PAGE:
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The name ‘conifer’ is as many other plants are, derived from Latin. It means ‘cone bearing’. Most conifers are grow in the form of trees rather than shrubs. Bear this in mind when you are next tempted by that dwarf conifer at your local garden centre! That said, they can provide structure, form and leaf colour all year round. In the wild they are found in all continents other than Antarctica. Conifers have had a bad press since the 1970's due to their use as a hedging plant as well as species being chosen for commercial forest crops.
Conifers are bisexual with their reproductive organs located in separate cones. Each form can look very different from another due to differences foliage. It can be either needle like or covered in scales but either way, they have a large number of variences in shape and shades of green and yellow. They have distinctly scented resin which 'bleeds' to protect the tree from infections when the trees are damaged in storms or by pests. This resin when fossilised becomes the semi-precious amber.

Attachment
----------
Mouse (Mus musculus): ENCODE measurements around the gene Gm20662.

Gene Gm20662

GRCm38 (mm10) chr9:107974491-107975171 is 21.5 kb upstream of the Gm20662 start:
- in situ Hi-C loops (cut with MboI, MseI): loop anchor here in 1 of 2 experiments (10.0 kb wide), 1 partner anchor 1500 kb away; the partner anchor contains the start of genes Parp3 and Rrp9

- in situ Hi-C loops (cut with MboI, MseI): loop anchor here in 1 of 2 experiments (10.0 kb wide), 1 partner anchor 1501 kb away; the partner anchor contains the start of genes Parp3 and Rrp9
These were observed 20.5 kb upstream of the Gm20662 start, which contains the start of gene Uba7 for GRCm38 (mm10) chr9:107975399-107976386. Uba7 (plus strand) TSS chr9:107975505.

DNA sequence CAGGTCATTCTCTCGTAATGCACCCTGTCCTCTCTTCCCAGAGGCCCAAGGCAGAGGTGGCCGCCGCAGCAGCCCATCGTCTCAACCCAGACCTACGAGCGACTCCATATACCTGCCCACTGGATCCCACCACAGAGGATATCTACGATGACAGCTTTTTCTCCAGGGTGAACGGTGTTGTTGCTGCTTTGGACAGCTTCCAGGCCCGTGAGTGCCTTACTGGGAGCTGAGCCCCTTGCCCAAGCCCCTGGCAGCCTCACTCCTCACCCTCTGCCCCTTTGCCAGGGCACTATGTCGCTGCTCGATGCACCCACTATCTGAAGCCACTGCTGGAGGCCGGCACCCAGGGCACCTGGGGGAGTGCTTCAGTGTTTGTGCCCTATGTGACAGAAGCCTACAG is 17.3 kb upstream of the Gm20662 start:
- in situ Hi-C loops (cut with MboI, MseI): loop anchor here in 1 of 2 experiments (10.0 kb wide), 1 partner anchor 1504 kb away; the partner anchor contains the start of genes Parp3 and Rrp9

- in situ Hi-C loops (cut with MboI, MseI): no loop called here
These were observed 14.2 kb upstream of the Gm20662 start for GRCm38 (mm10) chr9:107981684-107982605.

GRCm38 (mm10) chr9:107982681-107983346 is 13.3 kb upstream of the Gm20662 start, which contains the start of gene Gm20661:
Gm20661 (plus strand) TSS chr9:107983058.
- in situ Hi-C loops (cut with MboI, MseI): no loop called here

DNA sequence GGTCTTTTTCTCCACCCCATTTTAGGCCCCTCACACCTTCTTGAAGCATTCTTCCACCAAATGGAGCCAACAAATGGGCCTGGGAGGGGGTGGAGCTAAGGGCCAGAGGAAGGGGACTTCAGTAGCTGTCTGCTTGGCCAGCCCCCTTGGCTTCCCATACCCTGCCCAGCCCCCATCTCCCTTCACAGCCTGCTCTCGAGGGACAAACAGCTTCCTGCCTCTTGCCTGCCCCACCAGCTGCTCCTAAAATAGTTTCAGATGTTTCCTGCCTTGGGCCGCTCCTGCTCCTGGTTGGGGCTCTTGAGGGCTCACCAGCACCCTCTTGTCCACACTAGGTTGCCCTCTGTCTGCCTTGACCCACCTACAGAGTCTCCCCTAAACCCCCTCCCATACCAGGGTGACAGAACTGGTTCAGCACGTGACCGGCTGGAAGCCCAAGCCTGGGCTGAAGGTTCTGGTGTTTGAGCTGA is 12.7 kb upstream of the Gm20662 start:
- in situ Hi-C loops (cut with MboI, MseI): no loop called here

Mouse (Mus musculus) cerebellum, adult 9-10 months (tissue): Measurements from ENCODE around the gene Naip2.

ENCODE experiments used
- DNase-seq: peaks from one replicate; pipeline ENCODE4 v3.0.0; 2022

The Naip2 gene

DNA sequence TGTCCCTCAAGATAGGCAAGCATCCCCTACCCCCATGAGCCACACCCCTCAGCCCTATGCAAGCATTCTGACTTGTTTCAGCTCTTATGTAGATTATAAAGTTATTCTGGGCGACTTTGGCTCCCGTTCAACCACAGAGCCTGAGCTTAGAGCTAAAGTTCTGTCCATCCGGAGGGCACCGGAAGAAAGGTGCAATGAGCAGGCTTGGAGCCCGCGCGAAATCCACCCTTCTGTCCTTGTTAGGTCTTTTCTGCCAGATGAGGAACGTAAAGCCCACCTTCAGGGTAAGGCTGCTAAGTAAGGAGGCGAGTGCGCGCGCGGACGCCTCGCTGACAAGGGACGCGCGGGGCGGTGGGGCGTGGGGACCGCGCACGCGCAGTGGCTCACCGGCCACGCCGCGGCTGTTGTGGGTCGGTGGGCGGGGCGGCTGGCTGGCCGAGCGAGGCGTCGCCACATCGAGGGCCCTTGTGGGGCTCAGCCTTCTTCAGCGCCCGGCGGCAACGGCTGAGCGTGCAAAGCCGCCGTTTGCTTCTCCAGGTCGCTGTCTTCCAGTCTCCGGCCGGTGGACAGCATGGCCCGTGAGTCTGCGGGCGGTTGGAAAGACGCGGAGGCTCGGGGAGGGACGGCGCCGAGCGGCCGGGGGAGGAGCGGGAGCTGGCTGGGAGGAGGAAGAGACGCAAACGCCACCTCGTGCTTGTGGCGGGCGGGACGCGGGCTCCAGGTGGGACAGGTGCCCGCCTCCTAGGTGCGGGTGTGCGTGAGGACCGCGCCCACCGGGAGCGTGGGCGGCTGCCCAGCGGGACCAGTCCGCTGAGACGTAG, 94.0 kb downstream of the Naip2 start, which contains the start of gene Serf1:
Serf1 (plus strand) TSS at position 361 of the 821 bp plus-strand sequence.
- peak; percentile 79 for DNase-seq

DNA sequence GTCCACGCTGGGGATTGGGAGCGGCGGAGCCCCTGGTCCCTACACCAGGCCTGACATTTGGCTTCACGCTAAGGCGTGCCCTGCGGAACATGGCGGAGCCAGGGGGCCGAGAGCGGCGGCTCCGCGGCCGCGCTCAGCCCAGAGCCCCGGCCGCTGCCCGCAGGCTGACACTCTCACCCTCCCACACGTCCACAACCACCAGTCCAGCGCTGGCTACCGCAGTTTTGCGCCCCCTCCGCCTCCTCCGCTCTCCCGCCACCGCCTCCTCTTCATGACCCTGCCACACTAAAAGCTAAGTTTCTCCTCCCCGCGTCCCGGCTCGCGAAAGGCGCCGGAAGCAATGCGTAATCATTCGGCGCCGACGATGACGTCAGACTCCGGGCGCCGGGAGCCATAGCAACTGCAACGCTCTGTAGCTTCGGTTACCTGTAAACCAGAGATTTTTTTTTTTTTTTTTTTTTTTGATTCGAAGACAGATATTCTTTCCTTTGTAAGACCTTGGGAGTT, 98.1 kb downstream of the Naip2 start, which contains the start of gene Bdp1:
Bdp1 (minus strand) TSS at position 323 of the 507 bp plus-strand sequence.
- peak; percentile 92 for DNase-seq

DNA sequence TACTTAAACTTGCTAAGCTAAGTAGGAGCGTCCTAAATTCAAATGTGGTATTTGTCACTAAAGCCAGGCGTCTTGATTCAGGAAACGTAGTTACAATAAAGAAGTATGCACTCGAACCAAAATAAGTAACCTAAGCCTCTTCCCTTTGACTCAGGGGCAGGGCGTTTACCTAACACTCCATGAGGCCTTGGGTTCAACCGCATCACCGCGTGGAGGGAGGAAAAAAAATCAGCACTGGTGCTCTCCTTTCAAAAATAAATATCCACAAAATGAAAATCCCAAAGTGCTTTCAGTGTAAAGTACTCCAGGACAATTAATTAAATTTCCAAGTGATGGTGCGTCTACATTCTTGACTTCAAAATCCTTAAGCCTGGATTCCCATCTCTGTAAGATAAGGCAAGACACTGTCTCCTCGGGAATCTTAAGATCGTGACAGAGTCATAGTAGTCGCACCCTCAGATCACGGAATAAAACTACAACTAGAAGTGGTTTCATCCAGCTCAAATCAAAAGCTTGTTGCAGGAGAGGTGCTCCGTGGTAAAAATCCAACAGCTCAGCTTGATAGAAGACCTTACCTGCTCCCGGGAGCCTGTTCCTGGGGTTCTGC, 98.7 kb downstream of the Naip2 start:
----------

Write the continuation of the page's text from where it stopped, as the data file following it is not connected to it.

Conifers play an enormous role in terms of their economic value. Relatively quick growing, their softwood trunks are used primarily for timber and pulped for making paper and card.